This fall, the Best Foot Forward Coalition, comprised of more than 35 partners, held several…
New year, new crosswalks, same dangerous driving habits. Earlier this month local law enforcement experienced first-hand why Central Florida is the most dangerous area in the country when it comes to pedestrians. Over two days, during Operation Best Foot Forward, Osceola Deputies and Kissimmee and St. Cloud police officers issued 81 citations and 19 warnings to drivers who failed to yield for a pedestrian in a crosswalk.
Fast Facts: Operation BFF April 17-18
- 81 citations, 19 warnings
- 3 law enforcement agencies
- 5 crosswalks
- 2 Commissioners came out to observe
During Operation BFF, teams of law enforcement set up around a specific crosswalk. A plainclothes officer or deputy walks across the street, making sure to give drivers plenty of time to stop. If they don’t, uniformed officers and deputies pull them over and give them a $166 citation and three points on their license. This is also known as a high-visibility enforcement.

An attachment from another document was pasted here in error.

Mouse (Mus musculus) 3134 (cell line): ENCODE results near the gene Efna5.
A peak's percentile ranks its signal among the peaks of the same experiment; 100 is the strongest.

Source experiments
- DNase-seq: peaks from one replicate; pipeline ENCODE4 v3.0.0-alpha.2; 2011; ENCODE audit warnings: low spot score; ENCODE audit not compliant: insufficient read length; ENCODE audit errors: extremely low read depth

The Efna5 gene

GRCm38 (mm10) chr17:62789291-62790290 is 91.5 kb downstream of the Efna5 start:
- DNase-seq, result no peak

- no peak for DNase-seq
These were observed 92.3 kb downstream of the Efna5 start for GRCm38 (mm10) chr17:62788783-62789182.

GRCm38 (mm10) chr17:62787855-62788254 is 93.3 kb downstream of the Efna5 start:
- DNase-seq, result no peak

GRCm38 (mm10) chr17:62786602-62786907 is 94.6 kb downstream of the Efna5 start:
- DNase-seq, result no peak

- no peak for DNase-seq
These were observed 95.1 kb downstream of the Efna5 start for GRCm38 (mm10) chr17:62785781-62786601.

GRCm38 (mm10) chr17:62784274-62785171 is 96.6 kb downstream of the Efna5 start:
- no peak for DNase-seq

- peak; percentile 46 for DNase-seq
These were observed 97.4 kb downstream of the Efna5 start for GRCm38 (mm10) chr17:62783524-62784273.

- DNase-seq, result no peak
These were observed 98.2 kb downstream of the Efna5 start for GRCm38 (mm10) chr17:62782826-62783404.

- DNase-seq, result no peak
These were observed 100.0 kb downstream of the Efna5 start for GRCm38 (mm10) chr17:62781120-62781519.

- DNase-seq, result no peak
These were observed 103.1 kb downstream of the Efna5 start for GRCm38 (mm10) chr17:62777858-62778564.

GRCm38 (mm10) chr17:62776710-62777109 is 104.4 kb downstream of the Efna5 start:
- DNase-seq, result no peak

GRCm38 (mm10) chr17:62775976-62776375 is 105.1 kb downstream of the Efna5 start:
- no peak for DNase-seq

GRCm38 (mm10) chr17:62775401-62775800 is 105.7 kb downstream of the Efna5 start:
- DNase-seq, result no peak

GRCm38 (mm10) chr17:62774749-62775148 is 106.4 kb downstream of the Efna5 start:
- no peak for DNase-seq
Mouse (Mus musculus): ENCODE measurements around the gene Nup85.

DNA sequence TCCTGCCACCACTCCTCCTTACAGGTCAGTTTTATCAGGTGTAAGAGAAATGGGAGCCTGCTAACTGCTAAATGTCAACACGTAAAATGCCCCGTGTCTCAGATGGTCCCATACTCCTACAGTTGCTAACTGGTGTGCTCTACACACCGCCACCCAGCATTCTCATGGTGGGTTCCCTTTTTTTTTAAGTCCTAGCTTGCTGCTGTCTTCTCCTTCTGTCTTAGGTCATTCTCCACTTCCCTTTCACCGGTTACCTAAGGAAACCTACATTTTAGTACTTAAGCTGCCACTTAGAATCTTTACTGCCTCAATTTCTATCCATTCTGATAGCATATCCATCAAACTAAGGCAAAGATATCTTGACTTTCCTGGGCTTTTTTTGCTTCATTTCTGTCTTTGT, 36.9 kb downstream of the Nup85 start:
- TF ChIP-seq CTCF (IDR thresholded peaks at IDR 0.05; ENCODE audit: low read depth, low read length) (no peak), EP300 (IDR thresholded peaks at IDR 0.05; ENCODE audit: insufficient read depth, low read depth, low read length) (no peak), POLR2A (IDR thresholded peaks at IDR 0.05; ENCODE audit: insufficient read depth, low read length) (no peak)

What’s the goal, you ask? To get more drivers to stop and allow pedestrians to walk safely through marked crosswalks. We were joined at the crosswalks by Commissioner Viviana Janer and Commissioner Cheryl Grieb, both from Osceola County. The commissioners expressed their support of Operation BFF and thanked law enforcement for their hard work.
Despite the fact that law enforcement posted signs warning of the crosswalk crackdown, BFF watched as drivers continuously blew through crosswalks, putting the pedestrian “decoy” in danger. At one time, we counted at least 10 drivers break Florida’s Driver Yield law!
Every year, the Best Foot Forward steering committee for each county chooses a list of crosswalks to focus on. The steering committees are made up of city and county planners, engineers, law enforcement, representatives from local school districts and more. The committees choose crosswalks based on several factors including: recent crash data, whether it’s near a school or playground, if there have been any changes to the crosswalk they want to track, etc. From that larger list, they choose a couple for each enforcement operation.
This time, the Osceola County Sheriff’s Office enforced three crosswalks on April 17, and the Kissimmee and St. Cloud Police Departments enforced two on April 18. Here is a better explanation of why each crosswalk was chosen.
In addition to an enforcement operation that is visible to local residents, we want to spread the word across the area in hopes of educating more people. One way we do that is by launching a social media blitz. Between April 16-19, we reached an estimated 40-thousand people on social media—showing them the importance of yielding for people in crosswalks.